Bees are able to be extraordinary insects due to their hierarchal structure. But their hives collapse if there is only perfect replication without genetic innovation. So, too, if we try to innovate a new form of Judaism, it won’t get anywhere; but if we just carbon-copy what previous Jews have done, we will not be able to cope with new challenges. We need to follow the approach of the Bavli, which, while paying great respect to earlier traditions, knows how to subtly adapt to changing circumstances. It’s a difficult balancing act – fealty to tradition, but knowing how to adapt. If we’re going to succeed at being Jewish, we need to know how to be beeish!

NOTE to readers in Chicago - This Sunday, as well as the Torah Tour of the Lincoln Park Zoo in the morning, I am giving a lecture on Rationalism Vs. Mysticism in the evening. See details here. I will also be selling books at the lecture, at a discount.


  1. Marvelous article.
    "Bees are viewed extremely positively in Judaism. This isn’t just because they’re not WASPS."


  2. Do we know how much Chazal (and/or the people in the time of Tanach) understood about how bee colonies work -- specifically, that (1) there is a single bee that that is the "leader" of the hive, (2) that it is female, (3) and that all the other worker bees follow her lead and that (4) there is an established hierarchy among the bee colony ? How much of this zoology was known to the ancient world? Perhaps the trait of bees to attack in a swarm (Devarim 1:44), just like an army following a leader into battle may have contributed to the image in the midrash of the young bees following the bee "leader"?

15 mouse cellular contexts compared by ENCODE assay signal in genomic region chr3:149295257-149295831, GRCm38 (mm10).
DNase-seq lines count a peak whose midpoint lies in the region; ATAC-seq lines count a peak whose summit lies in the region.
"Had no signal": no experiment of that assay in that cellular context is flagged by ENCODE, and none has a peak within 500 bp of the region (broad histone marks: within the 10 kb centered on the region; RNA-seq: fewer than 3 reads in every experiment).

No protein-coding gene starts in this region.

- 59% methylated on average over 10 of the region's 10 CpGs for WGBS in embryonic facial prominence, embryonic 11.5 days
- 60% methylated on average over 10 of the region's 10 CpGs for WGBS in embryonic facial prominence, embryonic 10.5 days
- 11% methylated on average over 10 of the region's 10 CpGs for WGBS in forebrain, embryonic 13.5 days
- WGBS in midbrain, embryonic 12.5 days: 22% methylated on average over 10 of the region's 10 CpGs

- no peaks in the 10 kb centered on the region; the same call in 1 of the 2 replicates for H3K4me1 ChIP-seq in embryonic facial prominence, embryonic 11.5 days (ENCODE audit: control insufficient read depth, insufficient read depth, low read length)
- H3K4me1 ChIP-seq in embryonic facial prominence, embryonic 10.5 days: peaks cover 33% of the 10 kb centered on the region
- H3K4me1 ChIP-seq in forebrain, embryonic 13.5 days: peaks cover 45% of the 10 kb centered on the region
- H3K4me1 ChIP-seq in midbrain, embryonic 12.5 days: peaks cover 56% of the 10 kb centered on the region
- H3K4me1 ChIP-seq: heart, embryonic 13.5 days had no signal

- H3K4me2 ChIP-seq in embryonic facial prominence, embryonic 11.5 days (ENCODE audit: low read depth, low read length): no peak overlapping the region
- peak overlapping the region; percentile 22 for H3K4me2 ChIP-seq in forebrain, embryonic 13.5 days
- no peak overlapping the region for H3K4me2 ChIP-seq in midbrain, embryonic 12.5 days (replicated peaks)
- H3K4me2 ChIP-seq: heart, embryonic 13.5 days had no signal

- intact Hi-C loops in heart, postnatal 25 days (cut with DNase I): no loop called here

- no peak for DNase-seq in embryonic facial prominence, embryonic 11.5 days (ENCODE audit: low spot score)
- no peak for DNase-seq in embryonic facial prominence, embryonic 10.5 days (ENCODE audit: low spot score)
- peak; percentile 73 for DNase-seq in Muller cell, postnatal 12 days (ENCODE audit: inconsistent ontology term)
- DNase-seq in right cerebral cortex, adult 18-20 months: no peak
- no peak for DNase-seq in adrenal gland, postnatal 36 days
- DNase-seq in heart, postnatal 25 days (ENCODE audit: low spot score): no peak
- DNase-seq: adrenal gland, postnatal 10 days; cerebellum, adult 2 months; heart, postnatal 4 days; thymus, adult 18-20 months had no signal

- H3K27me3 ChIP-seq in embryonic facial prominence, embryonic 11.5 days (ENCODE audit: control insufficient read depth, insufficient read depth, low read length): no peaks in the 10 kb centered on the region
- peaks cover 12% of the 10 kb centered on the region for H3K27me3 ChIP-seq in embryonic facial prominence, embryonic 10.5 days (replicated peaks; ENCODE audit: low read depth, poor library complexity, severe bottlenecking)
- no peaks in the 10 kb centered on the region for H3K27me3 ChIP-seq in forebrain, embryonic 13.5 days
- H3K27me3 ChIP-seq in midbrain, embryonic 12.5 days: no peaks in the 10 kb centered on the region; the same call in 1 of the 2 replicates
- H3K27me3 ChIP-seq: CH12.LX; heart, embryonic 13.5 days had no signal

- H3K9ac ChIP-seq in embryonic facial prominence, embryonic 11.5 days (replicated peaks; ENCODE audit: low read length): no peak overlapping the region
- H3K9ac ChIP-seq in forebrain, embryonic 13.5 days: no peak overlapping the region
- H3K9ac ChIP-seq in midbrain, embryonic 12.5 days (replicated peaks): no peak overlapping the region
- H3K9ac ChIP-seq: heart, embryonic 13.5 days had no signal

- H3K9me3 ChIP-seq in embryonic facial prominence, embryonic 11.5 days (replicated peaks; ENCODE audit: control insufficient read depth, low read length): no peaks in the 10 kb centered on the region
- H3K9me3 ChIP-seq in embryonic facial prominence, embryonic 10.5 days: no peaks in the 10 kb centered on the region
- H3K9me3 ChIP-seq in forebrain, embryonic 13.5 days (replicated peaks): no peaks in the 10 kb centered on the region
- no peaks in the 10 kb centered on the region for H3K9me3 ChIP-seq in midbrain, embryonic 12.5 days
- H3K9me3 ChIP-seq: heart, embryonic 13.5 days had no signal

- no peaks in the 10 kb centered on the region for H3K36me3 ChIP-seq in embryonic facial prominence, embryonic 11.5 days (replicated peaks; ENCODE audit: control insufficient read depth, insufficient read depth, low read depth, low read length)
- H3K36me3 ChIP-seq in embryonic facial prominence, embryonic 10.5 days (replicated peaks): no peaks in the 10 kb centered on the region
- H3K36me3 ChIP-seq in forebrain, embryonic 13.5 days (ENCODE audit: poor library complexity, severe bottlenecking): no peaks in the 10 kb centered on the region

3. From Moshe Koppel's review of Fisch's Rational Rabbis:
    Fisch contrasts two views of the halakhic process which he calls "traditionalism" and "anti-traditionalism," respectively. As Fisch defines them, traditionalists are "unflinchingly dogmatic in preserving their legacies." In contrast, anti-traditionalists (the good guys) view the Oral Torah as "at all times the tentative, hesitant, conjectured product of ongoing human exegetical and judicial reasoning" which must be "troubleshot" when laws prove to be inadequate...